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Viewing 91 to 120 of 23232
2016-04-05
Technical Paper
2016-01-1009
Xin Wang, Yunshan Ge, Chuanzhen Zhang, Jia Liu, Zihang Peng, Huiming Gong
Abstract Along with the booming expansion of private car preservation, many Chinese cities are now struggling with hazy weather and ground-level ozone contamination. Although central government has stepped up efforts to purify skies above China, counter-strategies to curb ground-level ozone is comparatively weak. By using maximum incremental reactivity (MIR) method, this paper estimated the ozone forming potential for twenty-five Euro-3 to Euro-5 passenger cars burning conventional gasoline, methanol-gasoline, ethanol-gasoline, neat methanol and compressed natural gas (CNG). The results showed that, for all the fuel tested, VOC/NOx ratios and SR values decreased with the upgrading of emission standard. Except for Euro-3 M100 and Euro-4 M85, SR values for alternative fuel were to different degrees smaller than those for gasoline. When the emission standard was shifted from Euro-4 to Euro-5, OFP values estimated for gasoline vehicle decreased.
2016-04-05
Technical Paper
2016-01-1010
Roberto Aliandro Varella, Gonçalo Gonçalves, Gonçalo Duarte, Tiago Farias
Abstract Internal combustion engine (ICE) cold-start is an issue that occurs either in conventional and hybrid powertrains before the ICE reaches its normal operation temperature, affecting both fuel consumption due to higher heat losses, and pollutant emissions due to low catalytic converter temperatures. The study of cold start emissions on conventional powertrains has been extensively addressed, although typically under laboratorial conditions, however studies addressing the impact of this phenomenon on hybrid powertrains is still reduced. Hybrid electric (HEV) and plug-in hybrid electric (PHEV) vehicles usually incorporate technologies to manage the battery and ICE power supply leading to ICE on/off operation under regular driving, which can result in a decrease on catalytic converter efficiency (due to cooling).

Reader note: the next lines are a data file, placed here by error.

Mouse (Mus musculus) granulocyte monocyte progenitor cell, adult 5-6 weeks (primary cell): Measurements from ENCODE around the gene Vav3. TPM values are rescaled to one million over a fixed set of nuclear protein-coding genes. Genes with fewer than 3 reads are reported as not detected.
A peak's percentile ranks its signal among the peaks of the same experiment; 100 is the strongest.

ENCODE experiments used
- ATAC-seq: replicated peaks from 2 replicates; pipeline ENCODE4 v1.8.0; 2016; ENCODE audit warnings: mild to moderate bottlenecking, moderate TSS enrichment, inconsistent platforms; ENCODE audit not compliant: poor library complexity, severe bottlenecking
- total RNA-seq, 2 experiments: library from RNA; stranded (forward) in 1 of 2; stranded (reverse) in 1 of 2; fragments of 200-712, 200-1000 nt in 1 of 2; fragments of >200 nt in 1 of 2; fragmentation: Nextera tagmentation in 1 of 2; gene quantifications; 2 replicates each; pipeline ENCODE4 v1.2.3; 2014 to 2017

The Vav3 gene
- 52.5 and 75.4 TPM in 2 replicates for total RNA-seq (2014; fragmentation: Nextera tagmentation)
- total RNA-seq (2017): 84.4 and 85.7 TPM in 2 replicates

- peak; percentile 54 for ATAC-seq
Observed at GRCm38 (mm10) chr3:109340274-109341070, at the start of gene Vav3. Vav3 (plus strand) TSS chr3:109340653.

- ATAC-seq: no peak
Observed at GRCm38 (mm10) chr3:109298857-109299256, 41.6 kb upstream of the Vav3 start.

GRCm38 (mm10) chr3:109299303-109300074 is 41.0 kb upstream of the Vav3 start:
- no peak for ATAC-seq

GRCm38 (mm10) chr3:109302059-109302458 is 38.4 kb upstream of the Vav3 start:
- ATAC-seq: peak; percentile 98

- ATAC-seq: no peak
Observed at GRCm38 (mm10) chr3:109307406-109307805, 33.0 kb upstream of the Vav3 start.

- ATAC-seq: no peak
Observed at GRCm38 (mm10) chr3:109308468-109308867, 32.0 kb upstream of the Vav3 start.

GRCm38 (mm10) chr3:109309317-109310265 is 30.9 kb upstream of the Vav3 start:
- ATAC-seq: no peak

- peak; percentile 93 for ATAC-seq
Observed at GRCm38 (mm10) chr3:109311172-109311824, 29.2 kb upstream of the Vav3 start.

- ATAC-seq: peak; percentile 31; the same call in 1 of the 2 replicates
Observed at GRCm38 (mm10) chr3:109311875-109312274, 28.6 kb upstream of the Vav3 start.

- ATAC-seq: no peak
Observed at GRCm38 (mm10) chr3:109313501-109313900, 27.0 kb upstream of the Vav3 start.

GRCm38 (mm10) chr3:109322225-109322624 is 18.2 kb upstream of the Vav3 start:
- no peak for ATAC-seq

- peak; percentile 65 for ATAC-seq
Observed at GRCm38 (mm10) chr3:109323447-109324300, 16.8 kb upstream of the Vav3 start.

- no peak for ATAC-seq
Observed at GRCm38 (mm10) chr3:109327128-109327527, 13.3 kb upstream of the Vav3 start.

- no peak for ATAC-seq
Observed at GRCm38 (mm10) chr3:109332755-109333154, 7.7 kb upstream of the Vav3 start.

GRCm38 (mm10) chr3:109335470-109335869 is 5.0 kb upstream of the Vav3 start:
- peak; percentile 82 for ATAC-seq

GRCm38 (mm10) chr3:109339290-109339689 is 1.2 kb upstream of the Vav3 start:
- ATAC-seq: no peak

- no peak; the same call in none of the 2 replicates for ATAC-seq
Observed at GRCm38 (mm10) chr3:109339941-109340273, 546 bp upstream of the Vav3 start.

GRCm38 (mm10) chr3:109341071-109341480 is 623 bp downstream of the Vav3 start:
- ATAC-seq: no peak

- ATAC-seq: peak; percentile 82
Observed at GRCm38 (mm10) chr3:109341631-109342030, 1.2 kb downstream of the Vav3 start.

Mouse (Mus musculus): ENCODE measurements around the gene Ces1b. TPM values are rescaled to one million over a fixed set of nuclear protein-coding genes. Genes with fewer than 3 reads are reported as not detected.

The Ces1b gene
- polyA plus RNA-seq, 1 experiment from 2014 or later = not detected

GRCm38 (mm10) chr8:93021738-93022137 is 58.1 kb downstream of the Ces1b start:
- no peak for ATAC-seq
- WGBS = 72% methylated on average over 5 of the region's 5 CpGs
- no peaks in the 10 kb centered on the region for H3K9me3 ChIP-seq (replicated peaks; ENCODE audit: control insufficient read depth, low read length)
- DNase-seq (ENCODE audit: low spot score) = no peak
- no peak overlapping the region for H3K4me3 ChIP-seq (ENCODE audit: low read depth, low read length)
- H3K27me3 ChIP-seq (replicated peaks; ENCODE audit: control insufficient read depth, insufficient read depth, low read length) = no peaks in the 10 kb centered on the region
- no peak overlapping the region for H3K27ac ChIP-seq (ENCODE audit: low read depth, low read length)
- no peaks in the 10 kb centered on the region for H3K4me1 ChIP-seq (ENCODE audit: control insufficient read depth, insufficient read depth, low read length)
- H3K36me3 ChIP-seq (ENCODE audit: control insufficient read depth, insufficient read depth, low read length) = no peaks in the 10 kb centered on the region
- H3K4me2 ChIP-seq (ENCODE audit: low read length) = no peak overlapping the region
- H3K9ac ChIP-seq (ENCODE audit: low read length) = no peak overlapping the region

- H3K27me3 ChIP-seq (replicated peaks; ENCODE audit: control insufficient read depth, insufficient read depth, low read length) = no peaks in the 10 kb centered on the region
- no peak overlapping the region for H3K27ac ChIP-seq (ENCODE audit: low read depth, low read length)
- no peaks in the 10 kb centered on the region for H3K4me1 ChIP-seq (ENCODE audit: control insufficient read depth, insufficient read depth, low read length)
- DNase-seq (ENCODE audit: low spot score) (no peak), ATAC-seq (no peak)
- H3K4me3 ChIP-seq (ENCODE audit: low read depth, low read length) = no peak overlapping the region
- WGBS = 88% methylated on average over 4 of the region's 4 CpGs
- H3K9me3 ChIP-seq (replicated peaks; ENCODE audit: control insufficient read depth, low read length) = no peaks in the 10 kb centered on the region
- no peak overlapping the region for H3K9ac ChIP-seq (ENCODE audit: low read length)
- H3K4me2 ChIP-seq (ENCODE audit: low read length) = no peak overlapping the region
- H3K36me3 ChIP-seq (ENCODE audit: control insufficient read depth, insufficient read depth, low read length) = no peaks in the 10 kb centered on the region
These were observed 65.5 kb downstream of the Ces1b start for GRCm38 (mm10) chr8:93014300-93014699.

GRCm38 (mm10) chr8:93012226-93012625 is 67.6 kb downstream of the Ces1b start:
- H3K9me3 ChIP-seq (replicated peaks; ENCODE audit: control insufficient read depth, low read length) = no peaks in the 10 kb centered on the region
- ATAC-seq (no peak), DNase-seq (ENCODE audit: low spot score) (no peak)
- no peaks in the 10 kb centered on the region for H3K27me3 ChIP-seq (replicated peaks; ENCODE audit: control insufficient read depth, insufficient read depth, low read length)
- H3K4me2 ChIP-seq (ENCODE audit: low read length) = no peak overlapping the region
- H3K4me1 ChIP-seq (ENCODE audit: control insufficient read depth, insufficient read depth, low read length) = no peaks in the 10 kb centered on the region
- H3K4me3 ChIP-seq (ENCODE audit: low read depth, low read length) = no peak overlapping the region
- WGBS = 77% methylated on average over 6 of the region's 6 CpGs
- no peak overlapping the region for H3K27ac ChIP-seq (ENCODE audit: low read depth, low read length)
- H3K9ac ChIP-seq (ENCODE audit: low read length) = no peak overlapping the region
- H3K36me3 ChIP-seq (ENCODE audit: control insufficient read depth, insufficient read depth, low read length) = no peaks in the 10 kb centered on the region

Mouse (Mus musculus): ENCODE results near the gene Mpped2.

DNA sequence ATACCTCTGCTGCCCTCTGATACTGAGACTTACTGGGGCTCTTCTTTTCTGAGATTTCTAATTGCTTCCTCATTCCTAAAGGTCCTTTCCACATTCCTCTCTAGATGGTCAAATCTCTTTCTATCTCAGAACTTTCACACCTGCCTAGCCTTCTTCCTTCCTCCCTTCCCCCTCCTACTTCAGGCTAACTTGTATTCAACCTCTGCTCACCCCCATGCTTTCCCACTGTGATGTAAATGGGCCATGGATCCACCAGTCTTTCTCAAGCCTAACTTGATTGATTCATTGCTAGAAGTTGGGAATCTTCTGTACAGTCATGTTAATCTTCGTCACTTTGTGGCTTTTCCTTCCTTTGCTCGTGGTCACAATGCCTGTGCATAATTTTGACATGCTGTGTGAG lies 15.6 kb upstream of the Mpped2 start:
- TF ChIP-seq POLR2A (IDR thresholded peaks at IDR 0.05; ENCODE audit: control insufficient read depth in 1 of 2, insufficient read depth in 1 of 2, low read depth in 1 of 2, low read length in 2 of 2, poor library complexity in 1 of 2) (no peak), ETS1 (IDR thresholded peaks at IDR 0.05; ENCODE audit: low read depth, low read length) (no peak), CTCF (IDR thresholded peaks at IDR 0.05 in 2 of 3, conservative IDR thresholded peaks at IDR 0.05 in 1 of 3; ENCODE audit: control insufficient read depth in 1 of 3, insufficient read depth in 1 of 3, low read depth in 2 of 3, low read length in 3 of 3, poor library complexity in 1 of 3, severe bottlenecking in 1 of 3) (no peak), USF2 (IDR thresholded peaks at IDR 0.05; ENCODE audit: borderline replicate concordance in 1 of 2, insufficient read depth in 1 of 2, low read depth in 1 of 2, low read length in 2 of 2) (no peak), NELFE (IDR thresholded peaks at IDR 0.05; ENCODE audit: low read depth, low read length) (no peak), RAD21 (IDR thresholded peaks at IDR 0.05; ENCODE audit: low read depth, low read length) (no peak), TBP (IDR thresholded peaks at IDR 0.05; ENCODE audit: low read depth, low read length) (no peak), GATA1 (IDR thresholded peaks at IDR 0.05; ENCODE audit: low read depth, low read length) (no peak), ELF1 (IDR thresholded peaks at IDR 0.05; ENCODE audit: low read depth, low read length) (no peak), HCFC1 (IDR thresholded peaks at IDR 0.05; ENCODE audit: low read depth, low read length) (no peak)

2016-04-05
Technical Paper
2016-01-1007
Benjamin Ellies, Charles Schenk, Paul Dekraker
Abstract As part of its technology assessment for the upcoming midterm evaluation (MTE) of the 2022-2025 Light-Duty Vehicle Greenhouse Gas (LD GHG) emissions standards, EPA has been benchmarking engines and transmissions to generate inputs for use in its Advanced Light-Duty Powertrain and Hybrid Analysis (ALPHA) model, a physics-based, forward-looking, full vehicle computer simulation tool. One of the most efficient engines today, a 2.0L Mazda SkyActiv engine, is of particular interest due to its high geometric compression ratio and use of an Atkinson cycle. EPA benchmarked the 2.0L SkyActiv at its National Vehicle and Fuel Emissions laboratory. EPA then incorporated ALPHA into an engine dynamometer control system so that vehicle chassis testing could be simulated with a hardware-in-the-loop (HIL) approach.
2016-04-05
Technical Paper
2016-01-1008
Piotr Bielaczyc, Joseph Woodburn, Andrzej Szczotka
Abstract Concern over greenhouse gas (GHG) emissions and air quality has made exhaust emissions from passenger cars a topic interest at an international level. This situation has led to the re-evaluation of testing procedures in order to produce more “representative” results. Laboratory procedures for testing exhaust emissions are built around a driving cycle. Cycles may be developed in one context but later used in another: for example, the New European Driving Cycle (NEDC) was not developed to measure fuel consumption, but has ended up being used to that end. The new Worldwide harmonized Light vehicles Test cycle (the WLTC) will sooner or later be used for measuring regulated exhaust emissions. Legal limits for emissions of regulated pollutants are inherently linked to the test conditions (and therefore to the driving cycle); inter-cycle correlations for regulated pollutants are an important research direction.
2016-04-05
Technical Paper
2016-01-0996
Thomas L. Darlington, Dennis Kahlbaum, Shon Van Hulzen, Robert L. Furey